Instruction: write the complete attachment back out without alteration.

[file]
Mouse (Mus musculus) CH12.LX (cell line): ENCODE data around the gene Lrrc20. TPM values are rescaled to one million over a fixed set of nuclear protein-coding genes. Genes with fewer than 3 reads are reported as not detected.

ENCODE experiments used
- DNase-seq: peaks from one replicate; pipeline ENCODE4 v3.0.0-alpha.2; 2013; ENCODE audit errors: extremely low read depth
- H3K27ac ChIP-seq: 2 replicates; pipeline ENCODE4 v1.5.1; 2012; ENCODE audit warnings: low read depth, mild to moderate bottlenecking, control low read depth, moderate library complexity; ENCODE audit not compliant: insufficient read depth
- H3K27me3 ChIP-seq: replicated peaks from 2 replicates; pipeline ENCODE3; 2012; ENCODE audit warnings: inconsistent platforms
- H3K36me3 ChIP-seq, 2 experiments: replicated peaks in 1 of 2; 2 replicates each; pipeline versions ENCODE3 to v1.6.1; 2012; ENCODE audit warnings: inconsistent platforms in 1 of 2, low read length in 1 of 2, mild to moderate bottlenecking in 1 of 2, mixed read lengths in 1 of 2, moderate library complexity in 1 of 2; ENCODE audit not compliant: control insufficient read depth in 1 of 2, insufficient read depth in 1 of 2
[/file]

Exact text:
Mouse (Mus musculus) CH12.LX (cell line): ENCODE data around the gene Lrrc20. TPM values are rescaled to one million over a fixed set of nuclear protein-coding genes. Genes with fewer than 3 reads are reported as not detected.

ENCODE experiments used
- DNase-seq: peaks from one replicate; pipeline ENCODE4 v3.0.0-alpha.2; 2013; ENCODE audit errors: extremely low read depth
- H3K27ac ChIP-seq: 2 replicates; pipeline ENCODE4 v1.5.1; 2012; ENCODE audit warnings: low read depth, mild to moderate bottlenecking, control low read depth, moderate library complexity; ENCODE audit not compliant: insufficient read depth
- H3K27me3 ChIP-seq: replicated peaks from 2 replicates; pipeline ENCODE3; 2012; ENCODE audit warnings: inconsistent platforms
- H3K36me3 ChIP-seq, 2 experiments: replicated peaks in 1 of 2; 2 replicates each; pipeline versions ENCODE3 to v1.6.1; 2012; ENCODE audit warnings: inconsistent platforms in 1 of 2, low read length in 1 of 2, mild to moderate bottlenecking in 1 of 2, mixed read lengths in 1 of 2, moderate library complexity in 1 of 2; ENCODE audit not compliant: control insufficient read depth in 1 of 2, insufficient read depth in 1 of 2